FIG. 9 is a detail view taken within circle 9 shown in FIG. 6;
FIG. 10 illustrates a ramp disposed upon the vehicular window sill to guide movement of the window shade shown in FIG. 7 upon lowering of the vehicular window;
FIG. 11 is a cross sectional view taken along lines 11--11, as shown in FIG. 10;
FIG. 12 illustrates a releasable suction cup useable with the shade;
FIG. 13 illustrates operation of the releasable suction cup shown in FIG. 12;
FIG. 14 illustrates an automatically releasable suction cup for use at the lower edge of the shade;
FIG. 15 illustrates operation of the suction cup shown in FIG. 14;
FIG. 16 illustrates a variant of the releasable suction cup shown in FIG. 14;
FIG. 17 illustrates a detail of the suction cup shown in FIG. 16;
FIG. 18 illustrates a further variant of the releasable suction cup shown in FIG. 14; and
FIG. 19 illustrates a further variant of the window shade.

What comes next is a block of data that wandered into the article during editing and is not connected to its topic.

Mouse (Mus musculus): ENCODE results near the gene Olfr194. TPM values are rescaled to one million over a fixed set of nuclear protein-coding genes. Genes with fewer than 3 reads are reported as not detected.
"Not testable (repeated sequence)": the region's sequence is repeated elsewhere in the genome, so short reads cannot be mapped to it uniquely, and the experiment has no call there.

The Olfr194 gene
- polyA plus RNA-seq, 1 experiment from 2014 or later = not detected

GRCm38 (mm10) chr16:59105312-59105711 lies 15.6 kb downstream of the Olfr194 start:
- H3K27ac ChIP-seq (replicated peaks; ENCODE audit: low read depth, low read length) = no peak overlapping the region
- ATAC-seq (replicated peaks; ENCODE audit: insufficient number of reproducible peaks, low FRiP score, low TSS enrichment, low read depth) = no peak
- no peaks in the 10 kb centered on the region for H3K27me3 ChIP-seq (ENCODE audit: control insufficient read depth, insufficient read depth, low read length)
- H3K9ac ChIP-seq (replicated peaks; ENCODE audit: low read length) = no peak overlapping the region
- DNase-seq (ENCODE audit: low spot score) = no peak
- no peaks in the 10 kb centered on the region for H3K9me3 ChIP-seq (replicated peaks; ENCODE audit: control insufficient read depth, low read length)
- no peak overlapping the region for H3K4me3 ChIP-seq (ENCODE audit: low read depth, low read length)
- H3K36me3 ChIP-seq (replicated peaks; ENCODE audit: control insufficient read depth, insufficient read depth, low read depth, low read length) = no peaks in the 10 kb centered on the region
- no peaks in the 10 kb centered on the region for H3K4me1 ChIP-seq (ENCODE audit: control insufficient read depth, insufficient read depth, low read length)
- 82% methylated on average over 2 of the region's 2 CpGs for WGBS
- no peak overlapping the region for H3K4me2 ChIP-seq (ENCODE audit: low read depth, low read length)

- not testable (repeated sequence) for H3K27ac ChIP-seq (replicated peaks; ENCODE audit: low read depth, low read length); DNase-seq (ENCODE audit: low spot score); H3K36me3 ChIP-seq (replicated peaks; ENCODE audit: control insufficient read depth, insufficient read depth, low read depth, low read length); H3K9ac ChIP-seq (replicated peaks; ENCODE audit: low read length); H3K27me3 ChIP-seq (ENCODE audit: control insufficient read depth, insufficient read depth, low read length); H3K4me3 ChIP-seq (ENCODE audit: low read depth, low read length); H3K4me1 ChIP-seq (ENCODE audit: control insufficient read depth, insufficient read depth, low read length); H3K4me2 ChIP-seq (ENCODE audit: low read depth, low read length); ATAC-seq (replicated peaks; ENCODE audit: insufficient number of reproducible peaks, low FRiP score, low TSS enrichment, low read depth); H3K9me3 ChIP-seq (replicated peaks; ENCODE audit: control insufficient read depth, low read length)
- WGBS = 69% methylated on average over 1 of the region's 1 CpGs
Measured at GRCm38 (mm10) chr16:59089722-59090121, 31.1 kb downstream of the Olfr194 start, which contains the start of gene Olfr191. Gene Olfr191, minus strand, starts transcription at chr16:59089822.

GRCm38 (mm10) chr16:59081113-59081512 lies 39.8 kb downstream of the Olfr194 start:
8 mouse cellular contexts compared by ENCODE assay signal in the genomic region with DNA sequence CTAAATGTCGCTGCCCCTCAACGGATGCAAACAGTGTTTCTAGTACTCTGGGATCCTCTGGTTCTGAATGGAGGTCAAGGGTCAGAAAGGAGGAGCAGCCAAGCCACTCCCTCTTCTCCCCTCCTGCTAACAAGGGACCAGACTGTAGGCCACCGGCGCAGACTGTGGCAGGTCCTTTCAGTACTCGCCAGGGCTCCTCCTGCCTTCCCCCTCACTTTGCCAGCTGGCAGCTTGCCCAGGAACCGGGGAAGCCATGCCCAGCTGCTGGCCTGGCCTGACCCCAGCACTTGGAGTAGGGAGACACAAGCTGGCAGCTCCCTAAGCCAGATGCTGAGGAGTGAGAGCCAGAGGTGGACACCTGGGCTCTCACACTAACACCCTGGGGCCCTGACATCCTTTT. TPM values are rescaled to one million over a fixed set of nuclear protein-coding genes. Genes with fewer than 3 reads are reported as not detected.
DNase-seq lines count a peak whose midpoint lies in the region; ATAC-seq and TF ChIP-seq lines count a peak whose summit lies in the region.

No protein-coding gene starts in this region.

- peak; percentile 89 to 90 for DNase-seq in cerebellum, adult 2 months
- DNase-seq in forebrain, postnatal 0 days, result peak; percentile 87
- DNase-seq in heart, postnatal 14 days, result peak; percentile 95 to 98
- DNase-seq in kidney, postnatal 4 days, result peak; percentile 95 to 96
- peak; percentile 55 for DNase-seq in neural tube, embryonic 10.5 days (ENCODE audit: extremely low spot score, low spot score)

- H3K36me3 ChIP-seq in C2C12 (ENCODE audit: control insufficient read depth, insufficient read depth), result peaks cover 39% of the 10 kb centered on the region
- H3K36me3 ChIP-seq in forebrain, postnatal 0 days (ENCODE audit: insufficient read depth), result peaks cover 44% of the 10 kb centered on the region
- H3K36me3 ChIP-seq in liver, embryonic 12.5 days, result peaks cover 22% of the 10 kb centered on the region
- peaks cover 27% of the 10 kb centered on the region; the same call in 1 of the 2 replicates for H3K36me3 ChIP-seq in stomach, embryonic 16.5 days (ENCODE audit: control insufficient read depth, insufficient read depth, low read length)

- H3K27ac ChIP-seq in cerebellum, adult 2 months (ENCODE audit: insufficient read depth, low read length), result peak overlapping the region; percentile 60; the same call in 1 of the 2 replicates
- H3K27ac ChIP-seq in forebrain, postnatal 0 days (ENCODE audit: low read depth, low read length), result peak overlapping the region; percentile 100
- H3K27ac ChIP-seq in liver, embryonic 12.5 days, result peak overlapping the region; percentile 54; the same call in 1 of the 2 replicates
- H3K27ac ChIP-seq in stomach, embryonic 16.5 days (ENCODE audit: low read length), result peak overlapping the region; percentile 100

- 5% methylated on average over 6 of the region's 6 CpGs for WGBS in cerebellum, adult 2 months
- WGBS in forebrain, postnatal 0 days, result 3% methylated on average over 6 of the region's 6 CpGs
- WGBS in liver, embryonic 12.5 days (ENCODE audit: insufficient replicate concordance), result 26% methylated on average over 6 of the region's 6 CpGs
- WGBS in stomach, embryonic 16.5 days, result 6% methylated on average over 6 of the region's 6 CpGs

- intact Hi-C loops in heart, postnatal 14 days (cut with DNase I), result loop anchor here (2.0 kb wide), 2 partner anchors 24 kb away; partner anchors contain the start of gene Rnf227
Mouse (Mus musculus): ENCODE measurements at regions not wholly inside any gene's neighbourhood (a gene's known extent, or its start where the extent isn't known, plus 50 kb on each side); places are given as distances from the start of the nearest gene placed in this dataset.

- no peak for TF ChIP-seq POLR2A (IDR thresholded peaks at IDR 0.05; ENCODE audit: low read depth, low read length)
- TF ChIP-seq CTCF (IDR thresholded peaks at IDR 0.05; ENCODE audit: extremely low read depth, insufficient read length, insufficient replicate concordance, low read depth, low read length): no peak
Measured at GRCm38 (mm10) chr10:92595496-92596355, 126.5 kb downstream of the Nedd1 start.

Referring to FIG. 1, there is illustrated a window shade 10 for use with vehicular windows to reduce solar radiation within the vehicle. The shade itself may be of various sheet materials having reduced transmisivity to solar radiation, whether in the visible light frequency spectrum or in the ultra-violet frequency spectrum or both. A sheet material found particularly useful is tinted polycarbonate film or sheet having a thickness in the range of 0.015 to 0.060 inches. Other sheet material, such as acrylic, polyester, polyvinyl, cellulose acetate, and polyolefin may be used. Clear polycarbonate or other sheet material may also be used in conjunction with a semi-metallic light filtering film or colored film laminated to one of the surfaces. In another embodiment, the polycarbonate film or other transparent sheet material may be coated with a coating of light filtering material. Preferably, the sheet material is polycarbonate of a 0.025" thickness having a 35% light transmittance.